[FFmpeg-devel] [FFmpeg-cvslog] doc: chromaprint

Carl Eugen Hoyos ceffmpeg at gmail.com
Tue Dec 4 16:35:20 EET 2018

2018-12-04 14:53 GMT+01:00, Gyan Doshi <gyandoshi at gmail.com>:
> On 04-12-2018 07:10 PM, Carl Eugen Hoyos wrote:
>> 2018-12-04 14:32 GMT+01:00, Gyan Doshi <gyandoshi at gmail.com>:
>>> On 04-12-2018 06:38 PM, Carl Eugen Hoyos wrote:
>>>> 2018-12-04 13:53 GMT+01:00, Gyan Doshi <gyandoshi at gmail.com>:
>>>>> On 04-12-2018 06:15 PM, Carl Eugen Hoyos wrote:
>>>>>> 2018-12-04 12:10 GMT+01:00, Gyan Doshi <git at videolan.org>:
>>>>>>> + at section Chromaprint
>>>>>>> +
>>>>>>> +FFmpeg can make use of the Chromaprint library for generating audio
>>>>>>> fingerprints.
>>>>>>> +It is licensed under LGPL version 2.1.
>>>>>> No other library is described like this.
>>>>>> Why are you adding legal statements that are unneeded?
>>>>> I see licensing notes for libxavs2, libdavs2, "OpenCORE, VisualOn, and
>>>>> Fraunhofer libraries", x264 & x265.
>>>>> Is the situation for chromaprint and GME different than for the libs
>>>>> above
>>>> Yes, very much so.
>>> Please explain.
>> The license is only mentioned for projects that are not LGPL-compatible,
>> it is unneeded to mention LGPL-compatibility.
> OK, so my licensing mentions are superfluous. But where's the risk?

> The FFmpeg project has to stake a position on licensing of all components,
> internal or external, for the sake of configuration.

Why do we "have" to take a position?
Our configure script intends to help people not violating our copyright,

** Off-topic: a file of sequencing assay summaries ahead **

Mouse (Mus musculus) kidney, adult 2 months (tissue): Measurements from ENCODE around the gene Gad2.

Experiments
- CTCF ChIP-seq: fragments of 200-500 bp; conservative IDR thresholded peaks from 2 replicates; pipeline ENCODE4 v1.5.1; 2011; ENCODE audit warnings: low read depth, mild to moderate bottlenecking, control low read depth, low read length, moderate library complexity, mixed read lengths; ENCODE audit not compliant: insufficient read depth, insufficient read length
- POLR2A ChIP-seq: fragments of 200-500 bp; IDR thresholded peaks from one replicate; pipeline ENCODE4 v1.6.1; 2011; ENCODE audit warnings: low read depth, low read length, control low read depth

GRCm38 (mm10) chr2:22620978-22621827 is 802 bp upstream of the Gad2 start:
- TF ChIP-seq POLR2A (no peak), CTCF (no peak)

it does not claim any particular position and it certainly doesn't claim
some library is compatible with some software license.
Otherwise, we would already be in serious trouble as configure in
past did not protest using libraries that are not compatible with the
GPL for binaries based on FFmpeg.

> My commits simply convey that into the docs - it doesn't create
> a new judgement or make one where none existed.

It claims something (that may or may not be correct) instead of
leaving the responsibility with the distributor (who alone has this

> If you continue to feel strongly about this, I'll remove those
> sentences. But for the sake of a sane and consistent policy, can you
> provide a positive reason why their removal is needed?

I feel very strongly about not giving legal advice (where I live, this
is not allowed) and you are continually giving legal advice. Even if
you are a lawyer (or otherwise entitled), I don't think it is a good
idea to guarantee that some libraries are compatible with the LGPL.

Carl Eugen

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